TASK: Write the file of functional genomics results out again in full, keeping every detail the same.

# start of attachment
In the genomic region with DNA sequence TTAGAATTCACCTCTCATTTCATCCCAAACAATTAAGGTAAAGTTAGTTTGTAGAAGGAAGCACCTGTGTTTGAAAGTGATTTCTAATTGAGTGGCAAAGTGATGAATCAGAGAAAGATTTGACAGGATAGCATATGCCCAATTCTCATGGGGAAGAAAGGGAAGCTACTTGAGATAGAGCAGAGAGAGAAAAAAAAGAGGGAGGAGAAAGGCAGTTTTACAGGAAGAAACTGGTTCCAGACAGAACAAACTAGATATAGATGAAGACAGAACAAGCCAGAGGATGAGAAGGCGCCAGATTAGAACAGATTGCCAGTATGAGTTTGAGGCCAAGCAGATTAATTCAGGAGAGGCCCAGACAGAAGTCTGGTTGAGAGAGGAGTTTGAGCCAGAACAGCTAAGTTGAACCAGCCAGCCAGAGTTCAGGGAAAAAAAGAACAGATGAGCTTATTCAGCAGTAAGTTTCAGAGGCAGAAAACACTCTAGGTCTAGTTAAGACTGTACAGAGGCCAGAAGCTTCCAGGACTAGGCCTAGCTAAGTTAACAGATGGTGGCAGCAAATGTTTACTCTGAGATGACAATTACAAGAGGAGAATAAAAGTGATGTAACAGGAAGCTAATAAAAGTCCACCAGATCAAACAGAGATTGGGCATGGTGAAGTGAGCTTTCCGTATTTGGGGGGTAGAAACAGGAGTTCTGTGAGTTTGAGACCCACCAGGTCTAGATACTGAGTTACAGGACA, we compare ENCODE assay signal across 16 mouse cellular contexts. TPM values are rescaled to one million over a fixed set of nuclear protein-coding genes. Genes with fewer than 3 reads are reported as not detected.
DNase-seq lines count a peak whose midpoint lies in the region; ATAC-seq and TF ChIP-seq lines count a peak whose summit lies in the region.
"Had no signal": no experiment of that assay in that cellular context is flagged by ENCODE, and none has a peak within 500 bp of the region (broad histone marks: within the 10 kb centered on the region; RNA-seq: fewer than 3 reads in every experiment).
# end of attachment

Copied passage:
In the genomic region with DNA sequence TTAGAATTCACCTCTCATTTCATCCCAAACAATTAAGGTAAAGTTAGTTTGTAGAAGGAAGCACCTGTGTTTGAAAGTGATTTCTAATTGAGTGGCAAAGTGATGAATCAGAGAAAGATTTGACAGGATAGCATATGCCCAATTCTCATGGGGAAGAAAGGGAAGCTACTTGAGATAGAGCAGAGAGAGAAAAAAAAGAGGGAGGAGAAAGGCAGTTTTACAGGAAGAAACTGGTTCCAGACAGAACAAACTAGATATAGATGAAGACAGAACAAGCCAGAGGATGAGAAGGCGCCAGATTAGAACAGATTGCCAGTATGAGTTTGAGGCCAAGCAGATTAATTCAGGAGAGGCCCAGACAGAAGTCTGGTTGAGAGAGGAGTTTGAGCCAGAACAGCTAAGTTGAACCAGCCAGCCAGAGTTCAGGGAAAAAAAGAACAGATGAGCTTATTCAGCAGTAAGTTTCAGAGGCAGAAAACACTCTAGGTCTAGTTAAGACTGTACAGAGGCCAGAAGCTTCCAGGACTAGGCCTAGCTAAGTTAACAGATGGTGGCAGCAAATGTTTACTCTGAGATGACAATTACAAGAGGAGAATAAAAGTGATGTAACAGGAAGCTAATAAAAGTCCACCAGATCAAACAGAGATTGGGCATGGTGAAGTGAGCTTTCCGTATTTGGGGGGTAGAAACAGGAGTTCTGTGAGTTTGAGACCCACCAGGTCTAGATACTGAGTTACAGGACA, we compare ENCODE assay signal across 16 mouse cellular contexts. TPM values are rescaled to one million over a fixed set of nuclear protein-coding genes. Genes with fewer than 3 reads are reported as not detected.
DNase-seq lines count a peak whose midpoint lies in the region; ATAC-seq and TF ChIP-seq lines count a peak whose summit lies in the region.
"Had no signal": no experiment of that assay in that cellular context is flagged by ENCODE, and none has a peak within 500 bp of the region (broad histone marks: within the 10 kb centered on the region; RNA-seq: fewer than 3 reads in every experiment).